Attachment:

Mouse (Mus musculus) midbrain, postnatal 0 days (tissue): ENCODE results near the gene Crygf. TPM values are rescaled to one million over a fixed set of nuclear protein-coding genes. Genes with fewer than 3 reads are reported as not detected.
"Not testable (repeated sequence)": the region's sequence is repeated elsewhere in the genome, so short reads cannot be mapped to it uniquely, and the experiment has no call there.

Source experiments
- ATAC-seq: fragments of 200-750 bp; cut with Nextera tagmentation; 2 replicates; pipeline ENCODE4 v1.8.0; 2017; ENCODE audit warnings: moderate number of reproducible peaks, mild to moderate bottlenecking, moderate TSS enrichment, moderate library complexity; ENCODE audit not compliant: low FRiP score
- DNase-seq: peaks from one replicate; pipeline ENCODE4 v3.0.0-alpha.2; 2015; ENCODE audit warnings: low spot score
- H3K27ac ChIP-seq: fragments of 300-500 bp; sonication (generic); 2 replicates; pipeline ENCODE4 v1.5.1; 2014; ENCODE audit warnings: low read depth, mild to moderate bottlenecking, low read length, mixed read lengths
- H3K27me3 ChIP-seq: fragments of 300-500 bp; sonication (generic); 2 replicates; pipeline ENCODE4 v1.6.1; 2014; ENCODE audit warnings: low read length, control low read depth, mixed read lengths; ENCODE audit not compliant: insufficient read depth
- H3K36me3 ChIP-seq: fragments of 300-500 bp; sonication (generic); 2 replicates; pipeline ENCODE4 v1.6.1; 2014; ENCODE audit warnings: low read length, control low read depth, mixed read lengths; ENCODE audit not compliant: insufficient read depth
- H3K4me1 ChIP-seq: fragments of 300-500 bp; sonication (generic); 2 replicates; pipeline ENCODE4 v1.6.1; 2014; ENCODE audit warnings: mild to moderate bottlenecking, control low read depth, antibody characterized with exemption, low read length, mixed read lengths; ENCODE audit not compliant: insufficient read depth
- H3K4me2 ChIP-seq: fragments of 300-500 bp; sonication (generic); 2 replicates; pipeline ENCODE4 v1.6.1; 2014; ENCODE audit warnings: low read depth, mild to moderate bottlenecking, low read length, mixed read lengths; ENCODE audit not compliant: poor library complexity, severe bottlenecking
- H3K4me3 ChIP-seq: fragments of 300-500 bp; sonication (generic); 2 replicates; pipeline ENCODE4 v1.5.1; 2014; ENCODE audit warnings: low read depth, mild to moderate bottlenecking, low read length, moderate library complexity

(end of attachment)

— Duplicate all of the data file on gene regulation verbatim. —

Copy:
Mouse (Mus musculus) midbrain, postnatal 0 days (tissue): ENCODE results near the gene Crygf. TPM values are rescaled to one million over a fixed set of nuclear protein-coding genes. Genes with fewer than 3 reads are reported as not detected.
"Not testable (repeated sequence)": the region's sequence is repeated elsewhere in the genome, so short reads cannot be mapped to it uniquely, and the experiment has no call there.

Source experiments
- ATAC-seq: fragments of 200-750 bp; cut with Nextera tagmentation; 2 replicates; pipeline ENCODE4 v1.8.0; 2017; ENCODE audit warnings: moderate number of reproducible peaks, mild to moderate bottlenecking, moderate TSS enrichment, moderate library complexity; ENCODE audit not compliant: low FRiP score
- DNase-seq: peaks from one replicate; pipeline ENCODE4 v3.0.0-alpha.2; 2015; ENCODE audit warnings: low spot score
- H3K27ac ChIP-seq: fragments of 300-500 bp; sonication (generic); 2 replicates; pipeline ENCODE4 v1.5.1; 2014; ENCODE audit warnings: low read depth, mild to moderate bottlenecking, low read length, mixed read lengths
- H3K27me3 ChIP-seq: fragments of 300-500 bp; sonication (generic); 2 replicates; pipeline ENCODE4 v1.6.1; 2014; ENCODE audit warnings: low read length, control low read depth, mixed read lengths; ENCODE audit not compliant: insufficient read depth
- H3K36me3 ChIP-seq: fragments of 300-500 bp; sonication (generic); 2 replicates; pipeline ENCODE4 v1.6.1; 2014; ENCODE audit warnings: low read length, control low read depth, mixed read lengths; ENCODE audit not compliant: insufficient read depth
- H3K4me1 ChIP-seq: fragments of 300-500 bp; sonication (generic); 2 replicates; pipeline ENCODE4 v1.6.1; 2014; ENCODE audit warnings: mild to moderate bottlenecking, control low read depth, antibody characterized with exemption, low read length, mixed read lengths; ENCODE audit not compliant: insufficient read depth
- H3K4me2 ChIP-seq: fragments of 300-500 bp; sonication (generic); 2 replicates; pipeline ENCODE4 v1.6.1; 2014; ENCODE audit warnings: low read depth, mild to moderate bottlenecking, low read length, mixed read lengths; ENCODE audit not compliant: poor library complexity, severe bottlenecking
- H3K4me3 ChIP-seq: fragments of 300-500 bp; sonication (generic); 2 replicates; pipeline ENCODE4 v1.5.1; 2014; ENCODE audit warnings: low read depth, mild to moderate bottlenecking, low read length, moderate library complexity